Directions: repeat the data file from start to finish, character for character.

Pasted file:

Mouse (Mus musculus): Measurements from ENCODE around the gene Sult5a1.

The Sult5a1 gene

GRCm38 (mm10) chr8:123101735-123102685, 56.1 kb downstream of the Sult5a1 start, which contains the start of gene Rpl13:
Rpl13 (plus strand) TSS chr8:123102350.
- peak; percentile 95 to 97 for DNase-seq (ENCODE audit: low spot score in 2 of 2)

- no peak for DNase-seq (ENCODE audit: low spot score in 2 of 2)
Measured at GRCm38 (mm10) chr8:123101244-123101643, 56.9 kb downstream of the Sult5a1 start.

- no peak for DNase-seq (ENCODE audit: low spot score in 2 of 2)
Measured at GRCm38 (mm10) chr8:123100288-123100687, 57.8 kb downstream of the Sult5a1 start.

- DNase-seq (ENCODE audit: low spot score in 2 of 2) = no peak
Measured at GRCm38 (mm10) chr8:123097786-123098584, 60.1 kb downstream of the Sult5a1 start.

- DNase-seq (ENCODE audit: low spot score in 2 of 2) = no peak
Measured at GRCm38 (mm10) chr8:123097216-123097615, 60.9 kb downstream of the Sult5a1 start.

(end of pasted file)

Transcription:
Mouse (Mus musculus): Measurements from ENCODE around the gene Sult5a1.

The Sult5a1 gene

GRCm38 (mm10) chr8:123101735-123102685, 56.1 kb downstream of the Sult5a1 start, which contains the start of gene Rpl13:
Rpl13 (plus strand) TSS chr8:123102350.
- peak; percentile 95 to 97 for DNase-seq (ENCODE audit: low spot score in 2 of 2)

- no peak for DNase-seq (ENCODE audit: low spot score in 2 of 2)
Measured at GRCm38 (mm10) chr8:123101244-123101643, 56.9 kb downstream of the Sult5a1 start.

- no peak for DNase-seq (ENCODE audit: low spot score in 2 of 2)
Measured at GRCm38 (mm10) chr8:123100288-123100687, 57.8 kb downstream of the Sult5a1 start.

- DNase-seq (ENCODE audit: low spot score in 2 of 2) = no peak
Measured at GRCm38 (mm10) chr8:123097786-123098584, 60.1 kb downstream of the Sult5a1 start.

- DNase-seq (ENCODE audit: low spot score in 2 of 2) = no peak
Measured at GRCm38 (mm10) chr8:123097216-123097615, 60.9 kb downstream of the Sult5a1 start.